Here in Simi, the Hour of Code was a voluntary program. Dustin Ellis, Teacher on Special Assignment (TOSA) in charge of technology, said the turn out was much better than last year with most schools participating in some way.

“Hopefully they will continue on with coding,” Ellis said. “There are several teachers that are taking this on and continuing with it.”

One example is Deborah Ibbott, a fourth grade teacher at White Oak Elementary. Ibbott has made coding a part of her daily instruction with her students. One hour each day is spent on coding to help teach the students computer science. But coding also requires students to know geometry, math, language skills and more, making coding a great Common Core choice for classroom instruction.

For more information on coding, go to hourofcode.com. Disney’s Frozen, the Angry Birds and other code games can be found at studio.code.org. The Walt Disney Co. has more information about its involvement in Hour of Code HERE. A quick search in the iTunes store for “Coding” will also glean a ton of apps for children and adults wanting to learn basic coding.

Santa Susana High School to Lead the Way in California

 

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Congratulations go out to Santa Susana High School, which was named a Demonstration Site by the California Department of Education (CDE) this month.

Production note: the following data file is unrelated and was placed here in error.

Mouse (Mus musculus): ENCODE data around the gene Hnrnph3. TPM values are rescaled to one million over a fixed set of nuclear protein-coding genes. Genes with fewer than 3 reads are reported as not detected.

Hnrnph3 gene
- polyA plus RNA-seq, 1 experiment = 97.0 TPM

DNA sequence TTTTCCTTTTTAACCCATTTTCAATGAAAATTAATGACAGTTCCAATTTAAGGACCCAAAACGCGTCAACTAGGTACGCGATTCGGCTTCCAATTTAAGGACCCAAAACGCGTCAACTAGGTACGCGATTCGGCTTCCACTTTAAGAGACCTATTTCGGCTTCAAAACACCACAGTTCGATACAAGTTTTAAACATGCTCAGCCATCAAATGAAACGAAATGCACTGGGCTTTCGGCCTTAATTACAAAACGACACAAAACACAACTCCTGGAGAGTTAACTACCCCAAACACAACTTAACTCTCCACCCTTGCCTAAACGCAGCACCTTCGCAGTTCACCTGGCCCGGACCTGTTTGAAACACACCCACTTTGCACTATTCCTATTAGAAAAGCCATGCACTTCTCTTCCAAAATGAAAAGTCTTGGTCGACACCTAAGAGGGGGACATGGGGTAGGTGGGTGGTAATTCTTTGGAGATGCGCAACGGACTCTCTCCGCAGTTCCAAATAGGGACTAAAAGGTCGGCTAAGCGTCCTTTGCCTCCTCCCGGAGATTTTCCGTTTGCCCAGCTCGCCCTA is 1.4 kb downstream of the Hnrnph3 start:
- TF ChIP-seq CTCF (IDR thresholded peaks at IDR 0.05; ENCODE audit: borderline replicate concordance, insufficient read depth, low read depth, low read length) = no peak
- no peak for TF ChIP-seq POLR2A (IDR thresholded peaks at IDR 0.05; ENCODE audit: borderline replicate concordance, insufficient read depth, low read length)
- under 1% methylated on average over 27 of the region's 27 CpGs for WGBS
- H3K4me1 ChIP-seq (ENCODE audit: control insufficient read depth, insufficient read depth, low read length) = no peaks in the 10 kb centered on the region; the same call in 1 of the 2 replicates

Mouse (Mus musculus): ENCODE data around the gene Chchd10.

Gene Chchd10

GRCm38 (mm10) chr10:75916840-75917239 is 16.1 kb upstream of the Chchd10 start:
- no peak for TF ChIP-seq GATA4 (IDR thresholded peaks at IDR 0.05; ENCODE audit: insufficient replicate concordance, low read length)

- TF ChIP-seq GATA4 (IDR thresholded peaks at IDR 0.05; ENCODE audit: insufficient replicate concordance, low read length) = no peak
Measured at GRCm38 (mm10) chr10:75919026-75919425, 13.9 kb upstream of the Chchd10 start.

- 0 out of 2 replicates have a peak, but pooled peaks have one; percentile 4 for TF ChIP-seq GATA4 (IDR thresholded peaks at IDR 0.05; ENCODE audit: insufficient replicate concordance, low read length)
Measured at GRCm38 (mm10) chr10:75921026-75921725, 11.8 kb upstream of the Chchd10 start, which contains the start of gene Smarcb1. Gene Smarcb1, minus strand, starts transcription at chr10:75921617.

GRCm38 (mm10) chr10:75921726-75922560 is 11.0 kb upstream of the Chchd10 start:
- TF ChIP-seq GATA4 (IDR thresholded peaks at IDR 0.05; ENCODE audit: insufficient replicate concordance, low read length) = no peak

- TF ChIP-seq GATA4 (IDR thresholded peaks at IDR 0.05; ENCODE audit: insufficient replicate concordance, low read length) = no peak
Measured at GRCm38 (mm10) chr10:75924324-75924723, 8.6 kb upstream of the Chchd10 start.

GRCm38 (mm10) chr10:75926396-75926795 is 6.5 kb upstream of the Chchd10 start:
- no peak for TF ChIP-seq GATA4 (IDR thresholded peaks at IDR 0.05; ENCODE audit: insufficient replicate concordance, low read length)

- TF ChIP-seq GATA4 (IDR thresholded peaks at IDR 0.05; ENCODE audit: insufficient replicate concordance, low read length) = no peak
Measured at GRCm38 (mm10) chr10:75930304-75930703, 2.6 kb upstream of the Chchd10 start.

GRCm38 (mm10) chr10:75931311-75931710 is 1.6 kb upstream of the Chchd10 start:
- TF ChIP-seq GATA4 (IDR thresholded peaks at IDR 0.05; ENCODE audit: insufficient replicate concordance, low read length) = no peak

As one of eight Demonstration Site schools in California focused on the Arts, Media and Entertainment (AME) industry for Career Technical Education, Santa Susana High School is eligible for up to $15,000 from the state to provide two demonstration days a year to visiting administrators interested in the AME programs. Santa Susana’s staff could also be called on to present information about its programs at regional and state conferences and support other schools interested in pursuing similar programs. These programs include the Design, Visual and Media Arts Pathway; Performing Arts Pathway; and Productions and Managerial Arts Pathways.

All of this establishes Santa Susana High School, a magnet school with an emphasis in the arts, academics and technology, as a state leader in Career Technical Education programs, which the CDE has given greater attention and more resources to in recent years.

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“After visiting your site it was evident that you have model programs in the Design, Visual and Media Arts Pathway, Performing Arts Pathway, as well as the Production and Managerial Arts Pathway,” wrote Jack Mitchell, a consultant with the CDE, in his notification letter to Principal Wendy Mayea.